Since I’m a diabetic, and need to be more sensible about exercise and the like, my wife thought I should be more depressed and bought me a Fitbit.
With her long experience with these devices she decided the Fitbit Charge was the way to go. I decided to go with the HR version (heart rate) as that was only $30 more expensive and why not go all the way when depressing yourself, right?
It’s quite a neat wristband, where the band flows naturally into the ‘watch face’ itself. Only a small portion of that face is a display. The rest is simply textured the same as the rest of the band. The display can show you time, steps taken today, calories burned, current heart rate, number of ‘flights of steps’ climbed and estimated distance walked. It can act as a quick and dirty stopwatch and, when the battery is low, it can display that information.
By default, the display is off. There are three ways of getting it to show you whatever you’ve set as your default display. The most obvious is to press the button on the side. Repeated presses will take you though all the information stored in it.
The next way is to give two sharp taps on the ‘face’ of the device. Each tap thereafter takes you through all the stored information.
The last way is to simply lift your wrist up as if you wanted to look at the time. For me, this works about 90% of the time, and when all you need is a brief look at the time, it makes it easier.
To really get the best out of the Fitbit, though, you really need to create an account with Fitbit, and either use their web interface, or download the App for your particular breed of phone.
Setting up the account is easy, of course, and you can answer as many personal questions, or as few, as you like. Though if you’re very privacy minded I’d suggest not going with any device that ‘makes’ you create an account.
The next step is loading the app into your phone and connecting the Fitbit and App. That’s all done very quickly, and almost seamlessly. The setup of the various Fitbit features (like which display comes up when you double tap) is done through the App. You can also tell the App to sync with the Fitbit regularly, or only when you open the App.
Obviously, the more you want it to sync, the more battery is used on both phone and Fitbit. I’ve currently got it syncing regularly (about every 15 minutes, it seems) and I get maybe 2-3 days out of the device. My wife gets about 5 days out of it, because she doesn’t have it syncing all the time.
There’s also an option (as of a recent update), that allows you to connect the Fitbit and your phone in ‘always on’ mode to allow notifications to reach the Fitbit in a sensible time.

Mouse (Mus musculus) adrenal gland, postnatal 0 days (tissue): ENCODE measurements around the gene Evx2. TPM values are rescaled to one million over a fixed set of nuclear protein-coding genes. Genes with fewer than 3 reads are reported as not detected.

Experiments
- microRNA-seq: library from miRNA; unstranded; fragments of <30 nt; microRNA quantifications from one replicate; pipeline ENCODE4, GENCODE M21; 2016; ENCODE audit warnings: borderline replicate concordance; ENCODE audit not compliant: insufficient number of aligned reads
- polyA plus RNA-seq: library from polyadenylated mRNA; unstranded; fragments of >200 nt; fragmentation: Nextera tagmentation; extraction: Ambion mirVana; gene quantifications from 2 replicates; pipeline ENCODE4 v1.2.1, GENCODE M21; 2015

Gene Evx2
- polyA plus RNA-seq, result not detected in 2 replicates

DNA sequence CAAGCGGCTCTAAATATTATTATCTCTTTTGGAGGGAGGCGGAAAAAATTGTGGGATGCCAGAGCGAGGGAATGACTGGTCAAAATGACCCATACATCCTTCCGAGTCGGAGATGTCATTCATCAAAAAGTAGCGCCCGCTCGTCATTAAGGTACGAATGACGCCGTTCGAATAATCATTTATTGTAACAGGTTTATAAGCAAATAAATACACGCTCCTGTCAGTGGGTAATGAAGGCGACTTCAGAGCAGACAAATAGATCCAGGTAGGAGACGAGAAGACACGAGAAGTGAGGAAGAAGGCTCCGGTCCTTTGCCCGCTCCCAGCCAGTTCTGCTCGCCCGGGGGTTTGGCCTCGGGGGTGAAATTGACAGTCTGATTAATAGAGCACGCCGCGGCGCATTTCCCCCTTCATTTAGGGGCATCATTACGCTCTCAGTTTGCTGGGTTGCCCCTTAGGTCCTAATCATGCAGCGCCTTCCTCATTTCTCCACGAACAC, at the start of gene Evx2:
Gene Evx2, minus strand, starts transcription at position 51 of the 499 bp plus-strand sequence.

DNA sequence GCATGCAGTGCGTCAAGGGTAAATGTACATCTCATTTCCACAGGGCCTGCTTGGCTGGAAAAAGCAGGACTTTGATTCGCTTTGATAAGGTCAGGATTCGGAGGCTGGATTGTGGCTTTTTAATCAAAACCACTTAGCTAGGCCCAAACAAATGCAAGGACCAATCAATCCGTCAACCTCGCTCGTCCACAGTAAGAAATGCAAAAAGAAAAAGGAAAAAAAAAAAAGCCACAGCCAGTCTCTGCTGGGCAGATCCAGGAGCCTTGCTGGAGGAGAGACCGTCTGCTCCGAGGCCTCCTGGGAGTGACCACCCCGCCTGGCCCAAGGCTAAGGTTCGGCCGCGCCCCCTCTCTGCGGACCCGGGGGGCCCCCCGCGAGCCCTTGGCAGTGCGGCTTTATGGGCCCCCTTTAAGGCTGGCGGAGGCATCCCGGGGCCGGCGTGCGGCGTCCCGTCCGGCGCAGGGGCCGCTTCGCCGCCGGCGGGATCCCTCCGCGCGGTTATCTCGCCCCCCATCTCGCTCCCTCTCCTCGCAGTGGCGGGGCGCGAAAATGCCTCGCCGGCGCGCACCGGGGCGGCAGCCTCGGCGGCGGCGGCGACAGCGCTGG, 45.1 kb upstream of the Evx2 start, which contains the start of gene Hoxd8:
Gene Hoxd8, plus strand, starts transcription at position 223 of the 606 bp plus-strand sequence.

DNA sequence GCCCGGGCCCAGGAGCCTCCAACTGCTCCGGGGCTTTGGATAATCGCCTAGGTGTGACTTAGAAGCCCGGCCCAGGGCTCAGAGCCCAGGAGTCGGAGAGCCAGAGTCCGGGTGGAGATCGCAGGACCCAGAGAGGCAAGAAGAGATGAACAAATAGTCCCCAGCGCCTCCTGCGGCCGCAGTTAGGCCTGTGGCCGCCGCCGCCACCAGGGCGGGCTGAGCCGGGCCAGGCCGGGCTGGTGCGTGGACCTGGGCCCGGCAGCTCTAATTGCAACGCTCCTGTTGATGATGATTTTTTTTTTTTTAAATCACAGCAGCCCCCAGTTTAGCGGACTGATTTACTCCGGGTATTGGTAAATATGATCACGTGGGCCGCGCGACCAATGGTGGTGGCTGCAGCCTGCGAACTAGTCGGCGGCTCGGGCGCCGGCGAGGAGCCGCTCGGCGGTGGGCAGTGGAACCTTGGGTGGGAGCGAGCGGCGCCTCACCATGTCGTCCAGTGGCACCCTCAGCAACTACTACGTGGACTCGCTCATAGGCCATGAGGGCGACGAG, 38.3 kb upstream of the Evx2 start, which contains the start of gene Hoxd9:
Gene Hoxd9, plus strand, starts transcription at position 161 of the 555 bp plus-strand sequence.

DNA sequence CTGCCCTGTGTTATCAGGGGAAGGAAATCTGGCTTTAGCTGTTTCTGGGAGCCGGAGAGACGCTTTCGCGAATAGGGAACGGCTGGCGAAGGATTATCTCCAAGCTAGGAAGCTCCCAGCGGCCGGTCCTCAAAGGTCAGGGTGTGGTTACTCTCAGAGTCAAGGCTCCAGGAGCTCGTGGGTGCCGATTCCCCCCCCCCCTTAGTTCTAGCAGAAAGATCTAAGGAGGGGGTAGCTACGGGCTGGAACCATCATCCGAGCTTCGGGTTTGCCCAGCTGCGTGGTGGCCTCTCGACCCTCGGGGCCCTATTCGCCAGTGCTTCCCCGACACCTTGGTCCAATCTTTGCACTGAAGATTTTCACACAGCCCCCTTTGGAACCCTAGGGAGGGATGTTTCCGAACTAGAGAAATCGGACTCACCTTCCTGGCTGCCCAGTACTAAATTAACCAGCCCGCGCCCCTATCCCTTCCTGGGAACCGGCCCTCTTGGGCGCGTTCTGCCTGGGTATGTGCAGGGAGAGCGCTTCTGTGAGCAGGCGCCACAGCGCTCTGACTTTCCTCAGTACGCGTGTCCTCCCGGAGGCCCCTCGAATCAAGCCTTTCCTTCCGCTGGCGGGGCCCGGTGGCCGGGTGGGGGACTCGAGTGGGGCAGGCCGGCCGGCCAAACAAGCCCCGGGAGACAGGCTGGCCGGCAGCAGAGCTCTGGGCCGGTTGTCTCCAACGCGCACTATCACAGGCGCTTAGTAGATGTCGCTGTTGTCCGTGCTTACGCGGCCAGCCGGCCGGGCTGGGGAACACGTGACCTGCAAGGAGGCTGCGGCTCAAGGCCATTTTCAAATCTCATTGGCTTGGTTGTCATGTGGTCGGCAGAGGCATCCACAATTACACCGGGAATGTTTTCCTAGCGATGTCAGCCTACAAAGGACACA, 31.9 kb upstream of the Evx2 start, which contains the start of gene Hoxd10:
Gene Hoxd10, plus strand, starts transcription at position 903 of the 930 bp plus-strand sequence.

Did I mention that your phone can tell your Fitbit when a call comes in and you will find your wrist vibrating and Caller-ID scrolling across the screen? Well, it can do that too – if you set it up correctly. Note that this only seems to work with calls, and not any other kind of notifications.
Until recently, I found that the delay between a call coming in and the Fitbit telling me about it, could be long enough that I’d finished the call before the Fitbit buzzed. However, with the newest update, it’s instant, and my Fitbit often now tells me before my phone screen has lit up.
Interestingly, it doesn’t seem to have made my battery life any worse.
So, ok, that’s all the technical stuff. Does it actually measure all the bits I supposedly bought it for?
I think so. Most of the things are approximations. It can usually work out what a ‘step’ is from movements. However, it either needs you to tell it your stride length (or it makes guestimations of that) to tell you how far you’ve walked.
Guestimations are also how it determines calories burned. As long as you’re using it as indicative rather than accurate, though, it’s ‘good enough’. Heartrate seems to be measured quite well – even after exertion, which I’d have thought would screw up the sensor from sweat. It also seems pretty accurate on ‘flights of stairs’ climbed, which I wasn’t really expecting. Yes, I have a low bar of expectations when it comes to tech equipment.
As you’d expect these days, you can also add friends to your Fitbit network for the social side. This, along with the records it keeps, can gamify the whole thing as you can compete against yourself for a ‘record’ number of steps or whatever, and compete against friends. Though sucks to be you if you have that one fitness freak friend you’ll never catch up with!
Would I recommend the Fitbit Charge or Fitbit Charge HR? The simple answer is: if you want a device to help measure steps and give you a bit of motivation to reach certain goals, then it does the job nicely. If you need a lot of motivation, you might want to invest in a personal trainer. Though I’d say over the long term the Fitbit is cheaper.